HFC Bank recorded an 18% growth in its assets from GH¢1.6 billion to GH¢1.89 billion in the 2016 financial year.
The Bank also saw its deposits going up 31%, outperforming the industry average of 25%, from GH¢1.19 billion to GH¢1.56 billion.
However, in the same year under review, HFC Bank and its subsidiaries recorded a widening loss after tax and non-controlling interest ofGH¢47.73 million as against a GH¢36 million loss it recorded in 2015.
These results were made known by the Bank’s new Board Chairman, Charles William Zwennes at the Bank’s 2016 Annual General Meeting held in Accra.
According to Mr Zwennes, the loss position was driven by one-off expenses; changes in mortgage Non-Performing Loan (NPL) Policy; and Bulk Oil Distributors (BDCs) Portfolio.
“The liquidity position of the Bank was considered adequate for normal banking operations for the review period. Management in line with the Bank’s risk strategy adopted effective liquidity risk practices and kept a prudent level of liquidity,” he said.
Additionally, HFC Bank ended 2016 with a Capital Adequacy Ratio (CAR) of 11.50%, above the regulatory minimum level of 10%.
“The suspension of interest on the non-performing loan portfolio and the current provisioning levels continues to adversely affect our CAR,” MrZwennes explained.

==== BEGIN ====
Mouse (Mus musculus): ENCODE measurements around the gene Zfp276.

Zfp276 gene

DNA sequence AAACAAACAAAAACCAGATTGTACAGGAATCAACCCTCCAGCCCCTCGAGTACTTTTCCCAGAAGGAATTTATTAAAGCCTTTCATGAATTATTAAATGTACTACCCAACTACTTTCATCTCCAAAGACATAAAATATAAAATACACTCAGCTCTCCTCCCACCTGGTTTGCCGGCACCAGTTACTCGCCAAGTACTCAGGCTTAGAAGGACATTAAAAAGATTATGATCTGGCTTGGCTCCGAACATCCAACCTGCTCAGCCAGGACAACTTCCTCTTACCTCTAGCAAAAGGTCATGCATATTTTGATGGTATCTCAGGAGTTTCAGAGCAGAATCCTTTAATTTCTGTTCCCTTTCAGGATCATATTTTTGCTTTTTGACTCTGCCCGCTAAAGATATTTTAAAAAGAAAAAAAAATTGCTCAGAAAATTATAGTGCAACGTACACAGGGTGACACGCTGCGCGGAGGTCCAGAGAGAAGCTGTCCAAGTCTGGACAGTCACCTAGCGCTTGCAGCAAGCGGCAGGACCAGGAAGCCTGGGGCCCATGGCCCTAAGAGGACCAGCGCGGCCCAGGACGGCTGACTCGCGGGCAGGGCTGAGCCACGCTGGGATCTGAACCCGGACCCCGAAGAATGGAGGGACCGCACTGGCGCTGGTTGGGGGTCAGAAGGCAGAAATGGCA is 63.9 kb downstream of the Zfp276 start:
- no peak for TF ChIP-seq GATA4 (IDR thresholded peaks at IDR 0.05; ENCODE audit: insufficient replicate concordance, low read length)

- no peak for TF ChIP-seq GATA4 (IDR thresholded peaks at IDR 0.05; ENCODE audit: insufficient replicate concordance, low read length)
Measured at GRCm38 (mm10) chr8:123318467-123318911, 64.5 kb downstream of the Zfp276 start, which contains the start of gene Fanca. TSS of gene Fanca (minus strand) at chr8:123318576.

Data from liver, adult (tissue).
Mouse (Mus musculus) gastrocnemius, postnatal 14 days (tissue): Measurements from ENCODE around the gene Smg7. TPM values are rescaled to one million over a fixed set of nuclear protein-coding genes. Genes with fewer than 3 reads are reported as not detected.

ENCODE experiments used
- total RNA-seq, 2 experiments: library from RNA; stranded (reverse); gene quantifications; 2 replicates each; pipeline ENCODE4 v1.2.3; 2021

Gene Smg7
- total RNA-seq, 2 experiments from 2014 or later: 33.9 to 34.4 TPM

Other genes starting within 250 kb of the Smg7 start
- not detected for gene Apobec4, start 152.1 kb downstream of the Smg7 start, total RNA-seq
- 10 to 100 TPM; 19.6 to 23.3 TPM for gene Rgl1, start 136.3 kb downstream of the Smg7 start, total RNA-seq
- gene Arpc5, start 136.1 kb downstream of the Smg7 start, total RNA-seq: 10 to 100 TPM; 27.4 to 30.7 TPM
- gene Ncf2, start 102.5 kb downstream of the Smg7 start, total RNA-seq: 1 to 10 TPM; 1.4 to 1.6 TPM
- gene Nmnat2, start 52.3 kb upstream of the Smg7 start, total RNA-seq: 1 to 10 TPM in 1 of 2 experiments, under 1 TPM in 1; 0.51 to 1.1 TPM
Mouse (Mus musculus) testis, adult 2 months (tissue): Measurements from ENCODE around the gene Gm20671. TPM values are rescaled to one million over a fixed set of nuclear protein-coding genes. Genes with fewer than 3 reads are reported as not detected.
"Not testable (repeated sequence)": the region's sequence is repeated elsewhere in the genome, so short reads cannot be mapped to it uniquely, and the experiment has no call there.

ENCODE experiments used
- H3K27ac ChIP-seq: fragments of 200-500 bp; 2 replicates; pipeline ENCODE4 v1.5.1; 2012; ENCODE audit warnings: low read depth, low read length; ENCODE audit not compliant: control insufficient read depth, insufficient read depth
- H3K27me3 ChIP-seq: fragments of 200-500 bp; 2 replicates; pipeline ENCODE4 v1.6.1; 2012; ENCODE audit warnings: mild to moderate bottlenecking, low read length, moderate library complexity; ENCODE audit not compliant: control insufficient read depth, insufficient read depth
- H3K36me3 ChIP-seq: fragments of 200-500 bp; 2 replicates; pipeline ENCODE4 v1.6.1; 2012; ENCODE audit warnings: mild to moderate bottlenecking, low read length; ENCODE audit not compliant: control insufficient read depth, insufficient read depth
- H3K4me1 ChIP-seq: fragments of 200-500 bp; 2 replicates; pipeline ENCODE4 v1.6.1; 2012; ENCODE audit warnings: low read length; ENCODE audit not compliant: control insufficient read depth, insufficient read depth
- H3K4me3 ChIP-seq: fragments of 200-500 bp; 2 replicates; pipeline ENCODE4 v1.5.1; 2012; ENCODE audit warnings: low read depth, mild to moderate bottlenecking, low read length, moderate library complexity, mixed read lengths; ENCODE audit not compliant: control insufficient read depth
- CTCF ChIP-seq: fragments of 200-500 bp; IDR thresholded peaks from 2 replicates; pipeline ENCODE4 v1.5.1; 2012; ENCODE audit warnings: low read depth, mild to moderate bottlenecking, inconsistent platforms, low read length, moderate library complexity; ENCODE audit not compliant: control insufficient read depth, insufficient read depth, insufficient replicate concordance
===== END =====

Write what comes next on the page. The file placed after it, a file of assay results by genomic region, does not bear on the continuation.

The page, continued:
He noted that this negatively affected HFC’s single obligor limit, ability to increase its risk assets, and by extension its loan portfolio.
Mr Zwennes said the Board of Directors of HFC Bank has given serious consideration to the options available to increase the Bank’s capital to attain a minimum CAR of 13% in the interim.
On dividends, the Board Chairman announced that the Board of Directors have recommended “no-dividend payment as a result of the loss recorded for the year until such a time when we can fully cover dividend payments from profit after tax.”
The Board Chairman was, however, optimistic of HFC Bank’s performance in 2017.
“Our performance outlook for our banking enterprise in 2017 remains positive as we continue to focus on building a solid balance sheet, controlling costs, improving recovery efforts and streamlining systems and procedures,” he affirmed.